Hi all! and chest tubes...

  1. I'm new here and wanted to say "HI" to everyone. Also, I have a question. A doc where I work wanted a nurse to use an antibiotic soln. to irrigate through a chest tube. Meaning he wanted the solution to get into the chest cavity. Does anyone out there do this?? We don't have a policy/procedure on this as our docs have never ordered this before. Any info. would be appreciated. Thanks!
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    About WinkRN

    Joined: Jun '03; Posts: 15


  3. by   susanmary
    I'm assuming you are referring to treating a recurrent pleural effusions with chemical pleurodesis. Chemical pleurodesis is often used to treat recurring pleural effusions which occur most often secondary to malignancies & also to prevent a recurring spontaneous pneumothorax. Basically, the goal is to form a symphasis between the parietal & visceral pleura -- obliterating the pleural space. (Sort of irritates the space between the parietal & visceral pleura so that it "sticks" together & fluid doesn't reaccumulate.)

    Doxycycline is often used in chemical pleurodesis. In addition, antineoplastic agents such as bleomycin have also been used successfully in the treatment of malignant pleural effusions. Talc, has been shown to be highly effective as a pleurodesis agent in malignant pleural effusions. I've seen both bleomycin & talc used often with positive results -- but have no experience with antibiotics used. However, each time a doctor or physician's assistant injected the agent -- the chest tube would be clamped for a very specific amount of time, very specific position changes every 30 minutes, etc. The patient would need to be monitored closely, vital signs, sats, etc. -- watching closely for any shortness of breath, reaction to the instillation, etc.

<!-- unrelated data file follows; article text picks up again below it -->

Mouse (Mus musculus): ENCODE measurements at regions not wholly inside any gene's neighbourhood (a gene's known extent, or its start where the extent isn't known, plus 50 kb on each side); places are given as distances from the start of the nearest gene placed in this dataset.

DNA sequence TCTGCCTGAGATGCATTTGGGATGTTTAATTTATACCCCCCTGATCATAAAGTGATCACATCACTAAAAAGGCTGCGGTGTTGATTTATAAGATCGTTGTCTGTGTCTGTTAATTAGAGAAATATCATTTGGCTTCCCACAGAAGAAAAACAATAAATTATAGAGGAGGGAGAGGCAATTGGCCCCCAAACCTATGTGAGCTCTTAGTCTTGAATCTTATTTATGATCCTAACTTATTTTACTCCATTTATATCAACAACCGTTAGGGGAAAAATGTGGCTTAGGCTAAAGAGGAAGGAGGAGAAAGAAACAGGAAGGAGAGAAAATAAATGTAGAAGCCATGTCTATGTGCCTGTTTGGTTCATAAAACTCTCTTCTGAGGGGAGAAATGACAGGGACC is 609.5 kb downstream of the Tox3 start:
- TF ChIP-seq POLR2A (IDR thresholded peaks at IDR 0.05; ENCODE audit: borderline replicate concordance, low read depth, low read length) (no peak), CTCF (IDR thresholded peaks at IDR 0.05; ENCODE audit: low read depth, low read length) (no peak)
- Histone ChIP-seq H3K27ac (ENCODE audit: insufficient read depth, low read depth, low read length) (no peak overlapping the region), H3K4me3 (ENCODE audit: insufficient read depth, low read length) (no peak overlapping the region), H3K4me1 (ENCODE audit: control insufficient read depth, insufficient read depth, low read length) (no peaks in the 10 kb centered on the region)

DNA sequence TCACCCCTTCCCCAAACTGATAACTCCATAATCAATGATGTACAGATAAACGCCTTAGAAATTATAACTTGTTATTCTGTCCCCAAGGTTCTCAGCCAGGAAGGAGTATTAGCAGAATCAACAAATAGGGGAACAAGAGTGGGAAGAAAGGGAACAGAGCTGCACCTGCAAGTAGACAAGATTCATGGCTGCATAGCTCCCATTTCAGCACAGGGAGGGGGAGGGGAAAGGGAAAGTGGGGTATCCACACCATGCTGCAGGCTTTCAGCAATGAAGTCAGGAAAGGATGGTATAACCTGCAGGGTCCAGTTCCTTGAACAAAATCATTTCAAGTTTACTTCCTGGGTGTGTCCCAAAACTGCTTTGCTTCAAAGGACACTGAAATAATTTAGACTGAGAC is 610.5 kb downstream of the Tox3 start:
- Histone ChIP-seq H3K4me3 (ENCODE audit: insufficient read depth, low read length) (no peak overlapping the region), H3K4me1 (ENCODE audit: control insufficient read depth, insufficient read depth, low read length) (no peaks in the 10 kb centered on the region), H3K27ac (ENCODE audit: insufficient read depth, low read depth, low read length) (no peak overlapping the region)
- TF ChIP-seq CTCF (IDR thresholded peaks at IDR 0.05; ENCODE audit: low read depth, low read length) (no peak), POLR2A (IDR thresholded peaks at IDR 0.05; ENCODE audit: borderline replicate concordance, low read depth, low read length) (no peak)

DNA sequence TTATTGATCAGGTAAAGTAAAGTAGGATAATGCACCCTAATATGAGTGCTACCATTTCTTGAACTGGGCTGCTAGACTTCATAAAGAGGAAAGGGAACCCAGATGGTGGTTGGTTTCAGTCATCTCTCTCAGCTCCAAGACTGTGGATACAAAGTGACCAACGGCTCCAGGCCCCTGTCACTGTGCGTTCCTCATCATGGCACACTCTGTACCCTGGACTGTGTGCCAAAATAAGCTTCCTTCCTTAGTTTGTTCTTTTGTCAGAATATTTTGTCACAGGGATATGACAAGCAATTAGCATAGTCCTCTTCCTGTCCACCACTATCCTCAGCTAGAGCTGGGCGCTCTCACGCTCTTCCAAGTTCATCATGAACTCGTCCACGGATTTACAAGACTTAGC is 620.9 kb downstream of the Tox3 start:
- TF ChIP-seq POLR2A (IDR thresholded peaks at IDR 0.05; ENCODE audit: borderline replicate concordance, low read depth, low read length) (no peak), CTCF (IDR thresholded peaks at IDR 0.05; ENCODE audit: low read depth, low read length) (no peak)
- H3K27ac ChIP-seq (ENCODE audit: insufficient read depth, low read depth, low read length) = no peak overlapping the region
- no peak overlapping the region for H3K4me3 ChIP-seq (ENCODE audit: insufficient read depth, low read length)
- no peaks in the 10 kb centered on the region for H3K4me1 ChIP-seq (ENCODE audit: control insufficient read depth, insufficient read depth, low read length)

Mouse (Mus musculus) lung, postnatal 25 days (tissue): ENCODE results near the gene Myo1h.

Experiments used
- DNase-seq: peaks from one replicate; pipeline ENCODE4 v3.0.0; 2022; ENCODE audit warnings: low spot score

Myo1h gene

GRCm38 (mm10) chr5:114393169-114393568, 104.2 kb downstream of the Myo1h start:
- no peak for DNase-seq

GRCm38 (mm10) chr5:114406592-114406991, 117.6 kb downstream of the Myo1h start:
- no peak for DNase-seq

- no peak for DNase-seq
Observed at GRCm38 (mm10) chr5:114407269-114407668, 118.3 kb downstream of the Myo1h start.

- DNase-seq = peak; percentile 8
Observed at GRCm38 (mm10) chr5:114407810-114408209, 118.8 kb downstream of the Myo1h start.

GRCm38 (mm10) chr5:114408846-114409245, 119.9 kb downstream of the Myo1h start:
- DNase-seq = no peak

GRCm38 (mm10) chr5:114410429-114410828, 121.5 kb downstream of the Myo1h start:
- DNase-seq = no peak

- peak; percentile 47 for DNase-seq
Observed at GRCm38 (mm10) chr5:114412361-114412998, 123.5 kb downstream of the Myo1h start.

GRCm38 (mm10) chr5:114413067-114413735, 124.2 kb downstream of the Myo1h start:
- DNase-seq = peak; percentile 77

This matter needs to be addressed with your nurse manager & nurse educator. Obviously, the nurse should not have instilled the antibiotic into the chest tube -- she had no training/validation & there were no policies/procedures for her to follow. The doctor certainly could have assumed responsibility & instilled the agent.
    Hope this helps. Sue
    Last edit by susanmary on Jun 21, '03
  4. by   NRSKarenRN
    Agree with Susanmary 100%. I've posted some links with great info.

    I've assisted the Docs many times when this was done at bedside. Postioning is key afterwards to get talc or other substance to as many areas as possible---done everthing except stand pts on their head, LOL

    Today, I see many more pleurodesis being being done using VAT (video assisted thoractomy) in fluroscopy suite. Included link about Pleurx catheter as many of our homecare patients come home with one.

    Chemical Pleurodesis for Malignant Pleural Effusion
    Carolyn Clary-Macy, RN, OCN, UCSF Thoracic Surgery

    Chemical Pleurodesis for Pleural Effusions

    Caring for Adults With Cystic Fibrosis
    Debbie Wilmoth, Peggie E. Walters, Roy Tomlin, and Stacey F. McCray

    Instilling Medications Via Chest Tubes ?

    Thoracic Surgery Nursing Guidelines
    Care of the Patient with a Pleurx Pleural Catheter
    Last edit by NRSKarenRN on Jun 20, '03